At the beginning of a class session, relevant data is broadcast using EDUSAT to all the classrooms which print out these data in Braille format using Braille printer. Theses are distributed to the students. The teacher then commences his lecture to the students who already have the Braille print out of the lecture in their hands. These two put together makes the learning for the blind students a much more effective and faster. The EDUSAT based networks of many state governments, universities and other institutions are in various stages of implementation. In the operational phase, overall management, day to day operation, and network upgradation etc. will be the responsibility of a selected nodal agency and the role of ISRO will be in the advisory capacity. Acknowledgements The author wishes to thank Mr. B.S. Bhatia, Director, DECU/ISRO for his help in providing material for this paper and Dr. K.S. Dasgupta, Group Director, ADCTG/SAC/ISRO for encouragement.
Applications of space technology in india in climate change
Climate change is one of the complex problems facing mankind today. The overriding complexity of the problem is attributed to its deeper global ramifications on a vast range of issues impacting the very survival of life on Earth. Understanding such a complex issue with vast and varied dimensions and implications, assumes greater significance for all stakeholders, especially for our policy makers. There are varieties of perceptions regarding the exact size and consequences of climate change.
India is spread across the warmer regions of the planet as compared to the developed countries in North America or Europe, which are in relatively cooler regions. If we look at data from Indian Institute of Tropical Meteorology, it shows that much of India is warming. The mean annual surface-air temperature has risen by an average of 0.4°C in the last 50 years. India is a large country which extends from 8° to 33°N. The variety in terrain, from the high mountains of the Himalayas in the north to tropical coastlands in the south, makes for a wide range of climatic conditions. In the northern mountain regions, winters are cool at lower levels, and increasingly cold at higher altitudes. In the summer, intermediate levels around 2000 m above sea level are pleasantly cool, but it can get quite hot at lower levels.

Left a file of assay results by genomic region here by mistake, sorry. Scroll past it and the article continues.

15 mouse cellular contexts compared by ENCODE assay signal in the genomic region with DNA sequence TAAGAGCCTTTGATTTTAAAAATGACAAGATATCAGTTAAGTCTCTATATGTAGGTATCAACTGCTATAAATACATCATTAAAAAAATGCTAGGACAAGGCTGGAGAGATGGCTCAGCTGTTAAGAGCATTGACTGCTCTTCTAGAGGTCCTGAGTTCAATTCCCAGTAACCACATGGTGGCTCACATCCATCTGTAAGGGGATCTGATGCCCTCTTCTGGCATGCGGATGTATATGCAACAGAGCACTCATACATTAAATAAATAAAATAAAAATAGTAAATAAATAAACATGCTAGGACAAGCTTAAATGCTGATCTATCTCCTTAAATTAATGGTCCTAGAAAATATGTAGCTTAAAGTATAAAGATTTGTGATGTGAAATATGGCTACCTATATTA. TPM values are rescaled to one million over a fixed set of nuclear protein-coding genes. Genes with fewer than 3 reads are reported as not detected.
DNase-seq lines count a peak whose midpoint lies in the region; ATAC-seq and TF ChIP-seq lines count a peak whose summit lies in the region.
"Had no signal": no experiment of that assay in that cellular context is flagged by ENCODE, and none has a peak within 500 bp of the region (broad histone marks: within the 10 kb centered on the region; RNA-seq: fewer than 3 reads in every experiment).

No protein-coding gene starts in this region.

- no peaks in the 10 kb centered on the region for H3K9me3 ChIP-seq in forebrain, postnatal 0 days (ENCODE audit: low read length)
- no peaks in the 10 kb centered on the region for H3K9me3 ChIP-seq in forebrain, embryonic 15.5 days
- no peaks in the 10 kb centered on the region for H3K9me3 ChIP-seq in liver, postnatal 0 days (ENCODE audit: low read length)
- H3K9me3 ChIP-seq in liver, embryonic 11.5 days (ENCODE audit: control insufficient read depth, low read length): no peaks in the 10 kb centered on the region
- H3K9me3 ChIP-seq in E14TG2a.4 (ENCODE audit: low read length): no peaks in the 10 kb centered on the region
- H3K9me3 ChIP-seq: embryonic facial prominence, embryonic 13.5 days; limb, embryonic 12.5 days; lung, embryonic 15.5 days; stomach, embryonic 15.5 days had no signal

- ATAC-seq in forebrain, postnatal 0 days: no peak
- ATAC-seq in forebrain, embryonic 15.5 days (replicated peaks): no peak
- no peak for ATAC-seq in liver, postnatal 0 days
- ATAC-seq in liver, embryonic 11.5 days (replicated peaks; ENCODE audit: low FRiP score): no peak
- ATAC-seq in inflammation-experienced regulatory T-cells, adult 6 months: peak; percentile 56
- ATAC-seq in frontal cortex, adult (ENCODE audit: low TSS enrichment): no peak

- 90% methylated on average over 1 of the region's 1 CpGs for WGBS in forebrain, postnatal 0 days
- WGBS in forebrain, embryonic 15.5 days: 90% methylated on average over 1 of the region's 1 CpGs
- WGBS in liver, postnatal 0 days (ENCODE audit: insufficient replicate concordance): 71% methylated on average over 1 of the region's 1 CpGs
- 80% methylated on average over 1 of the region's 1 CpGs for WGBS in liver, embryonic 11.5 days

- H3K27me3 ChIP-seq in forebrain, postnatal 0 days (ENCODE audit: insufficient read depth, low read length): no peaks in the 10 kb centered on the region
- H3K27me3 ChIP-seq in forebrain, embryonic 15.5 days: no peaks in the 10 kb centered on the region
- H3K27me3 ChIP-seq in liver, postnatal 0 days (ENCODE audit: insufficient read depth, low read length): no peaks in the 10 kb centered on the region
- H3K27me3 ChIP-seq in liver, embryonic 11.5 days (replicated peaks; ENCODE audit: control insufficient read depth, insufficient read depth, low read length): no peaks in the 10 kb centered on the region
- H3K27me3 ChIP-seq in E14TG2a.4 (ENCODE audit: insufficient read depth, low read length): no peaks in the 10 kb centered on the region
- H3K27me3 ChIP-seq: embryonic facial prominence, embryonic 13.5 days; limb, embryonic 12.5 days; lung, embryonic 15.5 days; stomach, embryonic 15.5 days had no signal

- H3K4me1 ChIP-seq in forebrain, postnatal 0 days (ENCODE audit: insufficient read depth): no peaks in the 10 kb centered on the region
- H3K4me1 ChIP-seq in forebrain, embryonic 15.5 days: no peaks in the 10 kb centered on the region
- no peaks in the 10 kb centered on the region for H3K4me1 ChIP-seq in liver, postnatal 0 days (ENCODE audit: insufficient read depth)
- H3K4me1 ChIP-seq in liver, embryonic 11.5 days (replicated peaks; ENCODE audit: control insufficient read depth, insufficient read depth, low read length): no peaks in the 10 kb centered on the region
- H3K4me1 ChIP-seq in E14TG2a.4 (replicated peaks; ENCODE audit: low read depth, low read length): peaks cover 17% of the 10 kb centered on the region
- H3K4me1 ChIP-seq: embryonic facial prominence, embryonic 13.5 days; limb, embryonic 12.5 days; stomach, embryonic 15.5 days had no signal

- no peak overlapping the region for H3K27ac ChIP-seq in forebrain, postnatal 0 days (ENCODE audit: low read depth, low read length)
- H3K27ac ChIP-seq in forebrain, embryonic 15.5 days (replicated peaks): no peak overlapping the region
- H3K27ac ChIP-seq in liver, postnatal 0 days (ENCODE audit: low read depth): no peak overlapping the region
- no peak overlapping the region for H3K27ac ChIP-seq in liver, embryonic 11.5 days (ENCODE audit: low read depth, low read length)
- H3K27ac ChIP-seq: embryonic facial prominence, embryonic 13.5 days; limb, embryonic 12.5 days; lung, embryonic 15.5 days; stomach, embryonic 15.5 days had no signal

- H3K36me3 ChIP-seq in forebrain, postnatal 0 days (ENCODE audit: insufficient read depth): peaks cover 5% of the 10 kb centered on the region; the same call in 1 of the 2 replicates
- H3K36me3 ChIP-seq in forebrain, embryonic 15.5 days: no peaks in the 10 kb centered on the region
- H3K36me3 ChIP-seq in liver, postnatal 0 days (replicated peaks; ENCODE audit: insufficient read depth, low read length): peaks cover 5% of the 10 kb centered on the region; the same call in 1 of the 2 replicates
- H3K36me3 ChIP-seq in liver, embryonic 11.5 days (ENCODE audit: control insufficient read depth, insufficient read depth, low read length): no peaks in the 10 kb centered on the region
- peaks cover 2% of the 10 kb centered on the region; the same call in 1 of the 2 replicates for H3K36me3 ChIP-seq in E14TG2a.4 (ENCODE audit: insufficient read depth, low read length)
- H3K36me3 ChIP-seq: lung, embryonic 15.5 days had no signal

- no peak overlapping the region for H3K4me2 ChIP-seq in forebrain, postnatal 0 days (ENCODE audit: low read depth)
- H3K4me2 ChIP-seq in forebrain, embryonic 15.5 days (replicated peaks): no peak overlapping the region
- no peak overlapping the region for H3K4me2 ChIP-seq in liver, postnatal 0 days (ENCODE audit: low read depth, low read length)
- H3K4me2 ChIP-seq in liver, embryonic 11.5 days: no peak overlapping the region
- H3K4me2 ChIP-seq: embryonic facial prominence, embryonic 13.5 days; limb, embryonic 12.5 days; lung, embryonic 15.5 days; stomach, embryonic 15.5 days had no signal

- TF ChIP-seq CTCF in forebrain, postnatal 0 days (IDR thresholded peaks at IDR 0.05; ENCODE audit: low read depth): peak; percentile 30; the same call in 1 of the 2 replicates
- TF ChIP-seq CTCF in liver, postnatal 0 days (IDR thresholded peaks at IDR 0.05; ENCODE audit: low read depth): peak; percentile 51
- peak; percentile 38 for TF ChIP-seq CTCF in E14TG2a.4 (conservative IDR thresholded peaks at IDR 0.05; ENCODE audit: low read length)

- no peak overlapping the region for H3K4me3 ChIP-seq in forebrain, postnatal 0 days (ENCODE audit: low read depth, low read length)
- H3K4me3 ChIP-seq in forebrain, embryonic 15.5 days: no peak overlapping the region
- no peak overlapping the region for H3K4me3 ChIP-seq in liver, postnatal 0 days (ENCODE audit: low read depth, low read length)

Space based remote sensing data helps in mapping earth resources, monitoring their changes and deriving bio-geophysical parameters. All this information helps in identifying the indicators and agents of climate change. The space-based inputs can also be integrated with physical simulation models to predict the impact of climate change. It provides information related to three aspects
- The indicators of climate change
- Assessment of agents of climate change, their sources and distribution pattern and